for i = 1, 2, 3 (x, y, z), where uis the time-averaged velocity, is the turbulent velocity fluctuation (relative to the time-averaged),p is pressure, ρ is the fluid density, νm is the fluid molecular kinematic viscosity, gi is the gravitational acceleration constant (g1 = g2 = 0 and g3 = g), and is the Reynolds stress (a product of time averaging the Navier Stokes equations).
 These equations are not closed since the Reynolds stress terms cannot be computed directly, and so a suitable turbulence model is required. The simplest complete turbulence model that does not require the specification of turbulent structure is provided by two-equation closure schemes [Sotiropoulos, 2005], such as the linear κ–εturbulence model. However, the underlying assumption of these types of models is that turbulence is isotropic and therefore they do not predict anisotropic, turbulence-driven, secondary circulation [Einstein and Li, 1958]. To include this process, it is necessary to use higher-order models such as nonlinearκ–ε models [Speziale, 1987], algebraic stress models [Martinelli and Yakhot, 1989; Launder and Ying, 1973] and Reynolds stress transport models (RSTM) [Launder et al., 1975].
 The RSTM offers the most theoretically correct approach to predict anisotropic turbulence, as the Reynolds stresses are computed directly without evoking the Boussinesq eddy-viscosity hypothesis. To compute these stresses, the RSTM involves seven additional transport equations for a three-dimensional problem. These are second-order closure models that are potentially superior to the simpler eddy viscosity models [Ingham and Ma, 2005]. However, the limitation of RSTMs is their complex formulation, which makes them difficult both to implement and ensure numerical convergence [Sotiropoulos, 2005], especially over complex topography. Furthermore, they are computationally more expensive [Ingham and Ma, 2005], and it is reported that not all fluid flow simulations benefit from this model, particularly when fluid flows are straining [Rodi, 1993]. Finally, there is a practical limit to the use of the RSTM at the same time as the mass-flux scaling algorithm, since both models require the use of the same storage algorithm in our current version of the code. However, the mass-flux scaling algorithm (see below) is critical to representation of topography and hence topographically -induced secondary circulation. Laboratory and field data show that turbulence-driven secondary circulations are typically small (up to 2% of the primary flow velocities,Nezu and Rodi ; Onitsuka and Nezu ), and the principal mechanism for flow velocity redistribution is topographically induced secondary circulation that dominates over both inertia and secondary flows [Blanckaert, 2010].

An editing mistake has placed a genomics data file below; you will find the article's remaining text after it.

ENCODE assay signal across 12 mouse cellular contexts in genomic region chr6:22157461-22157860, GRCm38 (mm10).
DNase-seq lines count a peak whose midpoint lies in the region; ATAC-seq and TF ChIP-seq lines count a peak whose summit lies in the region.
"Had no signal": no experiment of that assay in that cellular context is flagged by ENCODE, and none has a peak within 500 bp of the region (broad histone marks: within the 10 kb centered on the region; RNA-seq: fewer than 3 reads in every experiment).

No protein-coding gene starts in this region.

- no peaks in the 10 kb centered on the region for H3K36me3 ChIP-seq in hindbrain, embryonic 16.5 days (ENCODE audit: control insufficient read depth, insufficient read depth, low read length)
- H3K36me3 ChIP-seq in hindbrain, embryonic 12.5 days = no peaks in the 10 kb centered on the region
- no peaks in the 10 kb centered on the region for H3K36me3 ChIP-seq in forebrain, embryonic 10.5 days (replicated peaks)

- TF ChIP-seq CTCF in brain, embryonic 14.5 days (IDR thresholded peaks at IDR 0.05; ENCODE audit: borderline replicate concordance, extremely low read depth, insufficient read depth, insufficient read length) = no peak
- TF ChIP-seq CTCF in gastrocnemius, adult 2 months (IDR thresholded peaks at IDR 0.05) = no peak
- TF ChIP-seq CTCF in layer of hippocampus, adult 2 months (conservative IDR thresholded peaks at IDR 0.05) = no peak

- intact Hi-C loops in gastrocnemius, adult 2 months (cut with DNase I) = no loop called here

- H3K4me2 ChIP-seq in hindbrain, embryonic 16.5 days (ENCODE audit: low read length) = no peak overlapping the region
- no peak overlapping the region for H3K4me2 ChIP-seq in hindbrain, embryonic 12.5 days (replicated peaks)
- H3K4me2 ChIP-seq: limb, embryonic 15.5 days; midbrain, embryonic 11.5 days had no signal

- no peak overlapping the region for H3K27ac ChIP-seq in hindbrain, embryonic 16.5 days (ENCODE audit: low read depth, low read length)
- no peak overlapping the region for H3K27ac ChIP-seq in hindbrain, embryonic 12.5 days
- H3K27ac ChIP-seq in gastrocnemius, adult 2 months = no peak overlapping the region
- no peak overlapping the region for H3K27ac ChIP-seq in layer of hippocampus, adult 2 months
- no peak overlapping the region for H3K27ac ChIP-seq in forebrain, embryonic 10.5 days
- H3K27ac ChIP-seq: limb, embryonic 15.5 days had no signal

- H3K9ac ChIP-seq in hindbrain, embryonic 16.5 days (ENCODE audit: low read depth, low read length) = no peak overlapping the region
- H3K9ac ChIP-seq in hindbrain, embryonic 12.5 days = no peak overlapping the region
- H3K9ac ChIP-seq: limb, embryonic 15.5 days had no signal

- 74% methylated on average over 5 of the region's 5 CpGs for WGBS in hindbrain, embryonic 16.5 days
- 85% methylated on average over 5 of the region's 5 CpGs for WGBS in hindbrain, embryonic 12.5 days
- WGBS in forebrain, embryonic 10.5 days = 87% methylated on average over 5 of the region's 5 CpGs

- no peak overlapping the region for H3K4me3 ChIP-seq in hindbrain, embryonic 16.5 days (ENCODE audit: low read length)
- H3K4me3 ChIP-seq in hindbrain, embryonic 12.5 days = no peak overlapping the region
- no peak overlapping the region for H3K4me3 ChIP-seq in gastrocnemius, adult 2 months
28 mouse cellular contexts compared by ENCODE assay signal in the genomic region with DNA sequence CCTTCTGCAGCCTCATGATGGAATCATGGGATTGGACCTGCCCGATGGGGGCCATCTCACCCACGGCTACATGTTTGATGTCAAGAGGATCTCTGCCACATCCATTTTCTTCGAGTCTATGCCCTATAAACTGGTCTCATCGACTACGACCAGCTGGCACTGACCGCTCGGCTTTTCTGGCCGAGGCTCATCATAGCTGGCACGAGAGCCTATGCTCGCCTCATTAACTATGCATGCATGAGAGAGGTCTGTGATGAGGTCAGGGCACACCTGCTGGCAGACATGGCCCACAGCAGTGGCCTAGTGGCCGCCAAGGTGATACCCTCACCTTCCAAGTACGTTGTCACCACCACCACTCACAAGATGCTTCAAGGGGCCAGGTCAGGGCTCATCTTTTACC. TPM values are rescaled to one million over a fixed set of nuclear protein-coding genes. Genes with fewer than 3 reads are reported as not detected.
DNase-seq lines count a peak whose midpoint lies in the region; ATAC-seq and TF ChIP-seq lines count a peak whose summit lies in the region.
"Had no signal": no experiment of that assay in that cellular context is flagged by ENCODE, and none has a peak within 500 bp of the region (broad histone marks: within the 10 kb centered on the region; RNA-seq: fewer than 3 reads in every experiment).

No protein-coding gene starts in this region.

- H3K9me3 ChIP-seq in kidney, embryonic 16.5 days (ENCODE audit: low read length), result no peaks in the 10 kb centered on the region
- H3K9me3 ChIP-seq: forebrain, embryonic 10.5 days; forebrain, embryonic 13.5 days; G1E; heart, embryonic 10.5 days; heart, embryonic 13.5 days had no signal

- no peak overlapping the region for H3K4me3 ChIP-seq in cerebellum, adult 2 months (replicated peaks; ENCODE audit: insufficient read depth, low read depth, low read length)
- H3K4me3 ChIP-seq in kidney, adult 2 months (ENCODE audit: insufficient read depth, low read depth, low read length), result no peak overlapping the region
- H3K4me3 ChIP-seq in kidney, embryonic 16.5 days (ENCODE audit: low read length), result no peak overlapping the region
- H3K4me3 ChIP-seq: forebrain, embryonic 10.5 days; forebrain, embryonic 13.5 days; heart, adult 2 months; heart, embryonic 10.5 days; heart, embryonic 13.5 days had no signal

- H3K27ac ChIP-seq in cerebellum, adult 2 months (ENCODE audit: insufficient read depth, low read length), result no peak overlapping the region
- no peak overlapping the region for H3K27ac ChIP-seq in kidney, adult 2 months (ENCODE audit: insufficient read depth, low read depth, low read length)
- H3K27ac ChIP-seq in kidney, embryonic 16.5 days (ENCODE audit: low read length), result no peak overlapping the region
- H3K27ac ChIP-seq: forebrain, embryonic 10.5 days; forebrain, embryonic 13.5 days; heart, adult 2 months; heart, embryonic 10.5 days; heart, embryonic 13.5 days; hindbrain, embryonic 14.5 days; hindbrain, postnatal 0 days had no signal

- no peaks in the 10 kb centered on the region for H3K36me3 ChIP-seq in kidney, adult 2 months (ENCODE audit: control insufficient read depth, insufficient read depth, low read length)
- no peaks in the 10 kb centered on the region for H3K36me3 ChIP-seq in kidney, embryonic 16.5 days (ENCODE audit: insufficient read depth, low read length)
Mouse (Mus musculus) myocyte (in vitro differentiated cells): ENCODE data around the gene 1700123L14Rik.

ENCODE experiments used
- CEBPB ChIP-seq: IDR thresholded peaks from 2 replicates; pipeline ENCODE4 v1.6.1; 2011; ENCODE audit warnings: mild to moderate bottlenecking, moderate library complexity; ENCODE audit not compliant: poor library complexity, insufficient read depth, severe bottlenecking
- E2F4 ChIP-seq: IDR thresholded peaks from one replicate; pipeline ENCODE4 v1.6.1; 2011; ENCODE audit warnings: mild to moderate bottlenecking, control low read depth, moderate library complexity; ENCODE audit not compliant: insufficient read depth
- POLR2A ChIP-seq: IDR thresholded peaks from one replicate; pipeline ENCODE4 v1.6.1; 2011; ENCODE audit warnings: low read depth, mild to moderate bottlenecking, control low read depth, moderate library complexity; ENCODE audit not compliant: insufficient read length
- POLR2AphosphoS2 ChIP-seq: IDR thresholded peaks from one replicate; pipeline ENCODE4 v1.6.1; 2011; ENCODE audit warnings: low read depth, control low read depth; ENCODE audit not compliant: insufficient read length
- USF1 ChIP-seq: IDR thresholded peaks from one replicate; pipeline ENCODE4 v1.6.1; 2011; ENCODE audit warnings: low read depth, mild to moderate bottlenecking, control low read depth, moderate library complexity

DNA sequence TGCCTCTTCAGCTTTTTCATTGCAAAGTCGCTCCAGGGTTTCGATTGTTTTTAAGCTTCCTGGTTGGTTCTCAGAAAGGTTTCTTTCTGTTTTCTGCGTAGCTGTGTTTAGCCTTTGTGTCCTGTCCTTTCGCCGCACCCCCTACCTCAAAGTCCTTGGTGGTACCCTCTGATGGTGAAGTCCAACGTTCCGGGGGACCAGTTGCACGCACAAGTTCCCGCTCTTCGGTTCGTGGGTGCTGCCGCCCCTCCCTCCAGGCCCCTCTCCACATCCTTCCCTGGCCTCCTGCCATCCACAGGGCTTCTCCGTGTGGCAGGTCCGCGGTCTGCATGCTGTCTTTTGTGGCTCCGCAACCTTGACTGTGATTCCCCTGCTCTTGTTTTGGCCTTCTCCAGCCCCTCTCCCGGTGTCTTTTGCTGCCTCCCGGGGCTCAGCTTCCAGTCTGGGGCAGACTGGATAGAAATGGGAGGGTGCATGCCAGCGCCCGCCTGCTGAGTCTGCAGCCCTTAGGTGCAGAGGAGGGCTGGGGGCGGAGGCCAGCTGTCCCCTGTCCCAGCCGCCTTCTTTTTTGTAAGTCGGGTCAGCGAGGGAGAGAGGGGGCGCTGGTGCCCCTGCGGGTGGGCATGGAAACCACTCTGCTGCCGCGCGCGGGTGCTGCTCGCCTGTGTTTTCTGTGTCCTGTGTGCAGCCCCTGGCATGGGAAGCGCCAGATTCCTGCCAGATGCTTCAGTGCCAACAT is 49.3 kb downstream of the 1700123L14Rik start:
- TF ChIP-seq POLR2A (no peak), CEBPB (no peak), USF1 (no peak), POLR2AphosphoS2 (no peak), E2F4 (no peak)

Our priority was effective topographic representation using the mass-flux scaling algorithm, rather than turbulence representation using the RSTM. Therefore, in the present paper, we apply a two-equationκ–ε turbulence model modified using renormalization group theory (RNG) [Yakhot et al., 1992]. This model has been shown to outperform the standard κ–ε turbulence model in areas of flow separation and reattachment [Yakhot et al., 1992; Lien and Leschziner, 1994a; Dargahi, 2004]. The linear κ–εmodel uses the Boussinesq eddy-viscosity hypothesis, which states the Reynolds stress terms can be approximated as
where is the Kronecker delta ( = 1 if i = j, otherwise = 0) and k is the turbulent kinetic energy [cf. Versteeg and Malalasekra, 2007]. Closure of equations (3)–(5) was achieved using a κ–ε RNG turbulence model, whereby the turbulent viscosity is computed from the turbulent kinetic energy, k, and turbulent dissipation, ε. These are obtained by solving their own scalar transport equations:
is the production of turbulent kinetic energy through shear, = 0.0845, = = 0.7194, = 1.42, and
are constants determined experimentally, and is a dimensionless parameter [Yakhot et al., 1992].
 Solution of these equations was obtained using a modified version of a finite volume code, PHOENICS copyright, which includes a range of options for numerical discretization and solution (e.g., boundary fitting of coordinates; multiblock solutions). PHOENICS offers the flexibility to edit and recompile subroutines that can be included at runtime. This code was modified by introducing a mass-flux scaling method to represent variations in river-bed morphology in a structured grid solution, without the need for boundary-fitting grids in ways that can lead to high levels of numerical diffusion or instability [Lane et al., 2004; Hardy et al., 2005, 2006]. The method uses a numerical porosity treatment, similar to Olsen and Stokseth , who used a structured grid with specified cell porosities to block out the bottom topography: Pf = 1 for cells that are all water; Pf = 0 for cells that are all bed; and 0 < Pf < 1 for partly blocked cells. Lane et al. developed and validated the method for high-resolution applications (representation of individual gravel particles with a grid resolution of 0.002 m), including the introduction of appropriate drag terms into the momentum equations.Hardy et al. applied the method to a 1.8 km × 0.25 km dune field in the Río Paraná but used a more sophisticated treatment, with a five-term porosity algorithm that included four vertical faces of the cell and the cell volume rather than a single scaling (porosity) term. In this paper, we apply this method within the framework of a structured Cartesian grid to represent bed topography. In the representation of complex bed geometries, this method is much more stable and leads to less numerical diffusion than boundary-fitted methods [Lane et al., 2004].